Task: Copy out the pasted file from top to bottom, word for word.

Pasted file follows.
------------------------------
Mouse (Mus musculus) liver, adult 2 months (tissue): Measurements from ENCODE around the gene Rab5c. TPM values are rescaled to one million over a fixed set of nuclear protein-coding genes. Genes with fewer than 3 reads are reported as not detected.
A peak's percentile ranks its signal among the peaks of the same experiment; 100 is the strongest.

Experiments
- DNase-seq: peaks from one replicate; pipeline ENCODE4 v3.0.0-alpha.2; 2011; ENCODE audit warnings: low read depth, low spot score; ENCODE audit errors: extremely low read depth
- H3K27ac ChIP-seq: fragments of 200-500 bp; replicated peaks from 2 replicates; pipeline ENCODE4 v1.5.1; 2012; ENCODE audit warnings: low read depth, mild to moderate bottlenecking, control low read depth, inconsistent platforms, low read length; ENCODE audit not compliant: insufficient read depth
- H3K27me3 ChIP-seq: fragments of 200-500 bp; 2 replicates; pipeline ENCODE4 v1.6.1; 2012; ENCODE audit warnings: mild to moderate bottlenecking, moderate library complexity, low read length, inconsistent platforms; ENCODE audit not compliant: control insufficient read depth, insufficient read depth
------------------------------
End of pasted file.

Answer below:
Mouse (Mus musculus) liver, adult 2 months (tissue): Measurements from ENCODE around the gene Rab5c. TPM values are rescaled to one million over a fixed set of nuclear protein-coding genes. Genes with fewer than 3 reads are reported as not detected.
A peak's percentile ranks its signal among the peaks of the same experiment; 100 is the strongest.

Experiments
- DNase-seq: peaks from one replicate; pipeline ENCODE4 v3.0.0-alpha.2; 2011; ENCODE audit warnings: low read depth, low spot score; ENCODE audit errors: extremely low read depth
- H3K27ac ChIP-seq: fragments of 200-500 bp; replicated peaks from 2 replicates; pipeline ENCODE4 v1.5.1; 2012; ENCODE audit warnings: low read depth, mild to moderate bottlenecking, control low read depth, inconsistent platforms, low read length; ENCODE audit not compliant: insufficient read depth
- H3K27me3 ChIP-seq: fragments of 200-500 bp; 2 replicates; pipeline ENCODE4 v1.6.1; 2012; ENCODE audit warnings: mild to moderate bottlenecking, moderate library complexity, low read length, inconsistent platforms; ENCODE audit not compliant: control insufficient read depth, insufficient read depth